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I'm installing a subpanel in a shed and my buddy has 150 ft of leftover TC-ER Cu Awg 4-3 THHN w/ #8 GND, which he got here: https://www.wireandcableyourway.com/4-3c-thhn-pvc-tray-cable-with-ground

Is there any issue running that from my main panel, thru the attached garage, into my attic, out thru the exterior wall, down the wall into the ground, along the ground, and up into the shed?

I am hoping to run the interior sections without conduit (though I could) and the only conduit during the exterior wall (maybe studs?) and underground sections.

The other points are: 125-150ft from main to sub, 70 amp breaker, 2 grounding rods 6 ft apart, No neutral bonding

Aerial View

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    It needs to meet THWN or other waterproof spec for burial. most THHN does. – Jasen Mar 10 at 11:15
  • Can you post photos of the label on the inside of your main panel's door please? – ThreePhaseEel Mar 10 at 12:44
  • Very strongly recommend using conduit in the ground for future proofing. If you ever need to replace, add, upgrade cable, that saves you having to dig a new ditch. It also means that this ditch can be shallower. I'd also suggest the straightest run possible once you're outside the house, but the current pink line may just be for "show" not the actual "plan". (Or there may be a large rock, swimming pool, etc in the way...) – FreeMan Mar 10 at 13:28
  • Tray cable is regularly used for mini splits it is rated for outdoor use but I don’t remember underground. I will check it when I get back to the office. It will require conduit inside. – Ed Beal Mar 10 at 16:19
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Type TC cable is for tray cables it requires a cable tray or raceway.

Smurf tube would be the perfect option inside the home as it is cheap and flexible. Non metallic flex conduit is commonly called smurf tube because it is often blue, but could be other colors orange is usually reserved for fiber but that doesn't stop a user for using it in there home for this.

The cable is wet rated and can be direct buried if rated for direct burial if not it will require conduit for the conditions.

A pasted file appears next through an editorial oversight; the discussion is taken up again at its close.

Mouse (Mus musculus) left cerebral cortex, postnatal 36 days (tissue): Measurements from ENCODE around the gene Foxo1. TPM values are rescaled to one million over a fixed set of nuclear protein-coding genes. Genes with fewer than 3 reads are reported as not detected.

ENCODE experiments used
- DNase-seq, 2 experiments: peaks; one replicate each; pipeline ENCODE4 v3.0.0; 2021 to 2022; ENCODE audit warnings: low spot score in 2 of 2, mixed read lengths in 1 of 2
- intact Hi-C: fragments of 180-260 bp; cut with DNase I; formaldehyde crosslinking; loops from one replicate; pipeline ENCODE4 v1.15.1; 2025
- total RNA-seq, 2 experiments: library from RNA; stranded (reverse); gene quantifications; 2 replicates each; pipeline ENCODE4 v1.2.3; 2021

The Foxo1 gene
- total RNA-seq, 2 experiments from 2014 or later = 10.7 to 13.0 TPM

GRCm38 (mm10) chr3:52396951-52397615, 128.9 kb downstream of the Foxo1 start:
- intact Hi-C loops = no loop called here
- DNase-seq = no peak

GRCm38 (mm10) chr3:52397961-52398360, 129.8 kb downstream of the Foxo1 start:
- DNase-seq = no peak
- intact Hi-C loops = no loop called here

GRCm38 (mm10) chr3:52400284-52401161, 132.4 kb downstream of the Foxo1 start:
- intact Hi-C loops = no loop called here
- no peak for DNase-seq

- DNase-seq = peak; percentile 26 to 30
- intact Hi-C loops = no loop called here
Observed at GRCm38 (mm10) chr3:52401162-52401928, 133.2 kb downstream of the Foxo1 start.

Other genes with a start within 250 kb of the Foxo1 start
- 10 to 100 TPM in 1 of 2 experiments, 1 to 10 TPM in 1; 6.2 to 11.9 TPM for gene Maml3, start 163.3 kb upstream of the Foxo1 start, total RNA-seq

The information can be found in article 336 of the NEC it’s only ~2 pages long so not hard to read up on this type of wire.

When sizing the conduit a single wire or cable is limited to a 53% max fill I did not see tc listed for area so you may need to measure yours and make sure the conduit you use inside the home is large enough. For the cable you are using.

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  • 53% of max fill means you take the widest width of the cable, multiply by 1.38, and the conduit must have an inside diameter at least that large. – Harper - Reinstate Monica Mar 10 at 23:37
  • This wire is TC-ER, so my understanding is that it can be "exposed run", which I thought meant no need for conduit. My goal if acceptable was to run exposed through the attic and into conduit during the outdoor/underground sections. – Merkd Mar 11 at 18:22
  • Merkd, as my answer states conduit is required by code. Specifically NEC 336.12.2 uses not permitted. Installed outside a wire way or cable tray system there are exceptions 336.10.4 when supported by messenger wire. 336.10.7 but all the following are needed “conditions of maintenance and supervision (industrial locations) . 336.9 my state allows for generator &hvac since 2014 code inside still required conduit . In the 2020 code it requires tc-ep-JP to be used similarly to nmb so I would check with your AHJ since black it will look like large nmb if that helps but needs conduit by code. – Ed Beal Mar 11 at 20:01
  • Ed Beal, thank you for your education. Would you recommend any alternatives? Maybe a 4/3 NMB run through the interior attic to an outdoor junction box that is transitioned to THHN conductors and conduit for the exterior wall and underground sections? (trying to avoid a lot of conduit if it's acceptable by code... Thanks again – Merkd Mar 12 at 19:01
  • The TC is fine it just requires a conduit it looks like 100’ inside or less. Depending on the diameter of the cable 1-1/2 was about 1.5$ per foot so if your friend is giving you a good price this would be the way to go. They do make 4-3w ground nmb but it’s spendy and would be a bear to pull. At that size most electricians will go to individual (aluminum feeder) wires and conduit so you still have the conduit cost. For a residential feeder I will use aluminum because the loads don’t go from 0-80% constantly so it lasts in that application. – Ed Beal Mar 12 at 19:33

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